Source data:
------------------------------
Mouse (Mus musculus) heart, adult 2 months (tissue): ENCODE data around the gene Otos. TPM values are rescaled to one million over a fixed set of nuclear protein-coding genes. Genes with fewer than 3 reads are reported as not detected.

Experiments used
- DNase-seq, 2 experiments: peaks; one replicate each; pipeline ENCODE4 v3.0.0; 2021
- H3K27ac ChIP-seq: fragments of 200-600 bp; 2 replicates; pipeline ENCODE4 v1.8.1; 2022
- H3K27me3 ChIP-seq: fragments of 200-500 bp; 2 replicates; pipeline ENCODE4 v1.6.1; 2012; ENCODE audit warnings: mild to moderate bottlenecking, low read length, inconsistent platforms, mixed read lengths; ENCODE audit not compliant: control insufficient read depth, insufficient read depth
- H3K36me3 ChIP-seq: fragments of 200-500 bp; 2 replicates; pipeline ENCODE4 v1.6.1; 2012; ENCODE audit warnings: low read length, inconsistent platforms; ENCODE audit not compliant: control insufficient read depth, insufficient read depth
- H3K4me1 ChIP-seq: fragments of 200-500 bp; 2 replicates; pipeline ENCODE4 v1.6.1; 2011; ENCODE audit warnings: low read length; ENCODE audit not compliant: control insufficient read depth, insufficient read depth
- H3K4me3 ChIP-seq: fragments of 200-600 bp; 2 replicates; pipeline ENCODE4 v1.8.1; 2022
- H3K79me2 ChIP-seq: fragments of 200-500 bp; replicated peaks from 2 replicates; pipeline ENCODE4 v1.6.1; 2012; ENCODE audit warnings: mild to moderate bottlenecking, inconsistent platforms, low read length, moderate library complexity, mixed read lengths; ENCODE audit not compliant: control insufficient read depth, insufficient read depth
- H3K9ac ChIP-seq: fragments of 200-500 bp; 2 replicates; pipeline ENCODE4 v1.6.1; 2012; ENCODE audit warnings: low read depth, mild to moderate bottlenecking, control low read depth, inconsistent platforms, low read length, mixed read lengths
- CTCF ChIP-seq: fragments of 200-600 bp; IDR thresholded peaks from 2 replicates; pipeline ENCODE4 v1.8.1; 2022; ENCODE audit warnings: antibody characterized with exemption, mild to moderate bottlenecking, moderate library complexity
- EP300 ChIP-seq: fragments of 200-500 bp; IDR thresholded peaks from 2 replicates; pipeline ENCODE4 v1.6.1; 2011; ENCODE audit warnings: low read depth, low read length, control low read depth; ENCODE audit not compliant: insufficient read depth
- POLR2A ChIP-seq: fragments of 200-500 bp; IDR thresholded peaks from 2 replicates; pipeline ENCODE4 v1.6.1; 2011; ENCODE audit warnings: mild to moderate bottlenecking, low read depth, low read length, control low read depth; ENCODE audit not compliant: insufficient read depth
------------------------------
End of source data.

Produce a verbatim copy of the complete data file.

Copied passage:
Mouse (Mus musculus) heart, adult 2 months (tissue): ENCODE data around the gene Otos. TPM values are rescaled to one million over a fixed set of nuclear protein-coding genes. Genes with fewer than 3 reads are reported as not detected.

Experiments used
- DNase-seq, 2 experiments: peaks; one replicate each; pipeline ENCODE4 v3.0.0; 2021
- H3K27ac ChIP-seq: fragments of 200-600 bp; 2 replicates; pipeline ENCODE4 v1.8.1; 2022
- H3K27me3 ChIP-seq: fragments of 200-500 bp; 2 replicates; pipeline ENCODE4 v1.6.1; 2012; ENCODE audit warnings: mild to moderate bottlenecking, low read length, inconsistent platforms, mixed read lengths; ENCODE audit not compliant: control insufficient read depth, insufficient read depth
- H3K36me3 ChIP-seq: fragments of 200-500 bp; 2 replicates; pipeline ENCODE4 v1.6.1; 2012; ENCODE audit warnings: low read length, inconsistent platforms; ENCODE audit not compliant: control insufficient read depth, insufficient read depth
- H3K4me1 ChIP-seq: fragments of 200-500 bp; 2 replicates; pipeline ENCODE4 v1.6.1; 2011; ENCODE audit warnings: low read length; ENCODE audit not compliant: control insufficient read depth, insufficient read depth
- H3K4me3 ChIP-seq: fragments of 200-600 bp; 2 replicates; pipeline ENCODE4 v1.8.1; 2022
- H3K79me2 ChIP-seq: fragments of 200-500 bp; replicated peaks from 2 replicates; pipeline ENCODE4 v1.6.1; 2012; ENCODE audit warnings: mild to moderate bottlenecking, inconsistent platforms, low read length, moderate library complexity, mixed read lengths; ENCODE audit not compliant: control insufficient read depth, insufficient read depth
- H3K9ac ChIP-seq: fragments of 200-500 bp; 2 replicates; pipeline ENCODE4 v1.6.1; 2012; ENCODE audit warnings: low read depth, mild to moderate bottlenecking, control low read depth, inconsistent platforms, low read length, mixed read lengths
- CTCF ChIP-seq: fragments of 200-600 bp; IDR thresholded peaks from 2 replicates; pipeline ENCODE4 v1.8.1; 2022; ENCODE audit warnings: antibody characterized with exemption, mild to moderate bottlenecking, moderate library complexity
- EP300 ChIP-seq: fragments of 200-500 bp; IDR thresholded peaks from 2 replicates; pipeline ENCODE4 v1.6.1; 2011; ENCODE audit warnings: low read depth, low read length, control low read depth; ENCODE audit not compliant: insufficient read depth
- POLR2A ChIP-seq: fragments of 200-500 bp; IDR thresholded peaks from 2 replicates; pipeline ENCODE4 v1.6.1; 2011; ENCODE audit warnings: mild to moderate bottlenecking, low read depth, low read length, control low read depth; ENCODE audit not compliant: insufficient read depth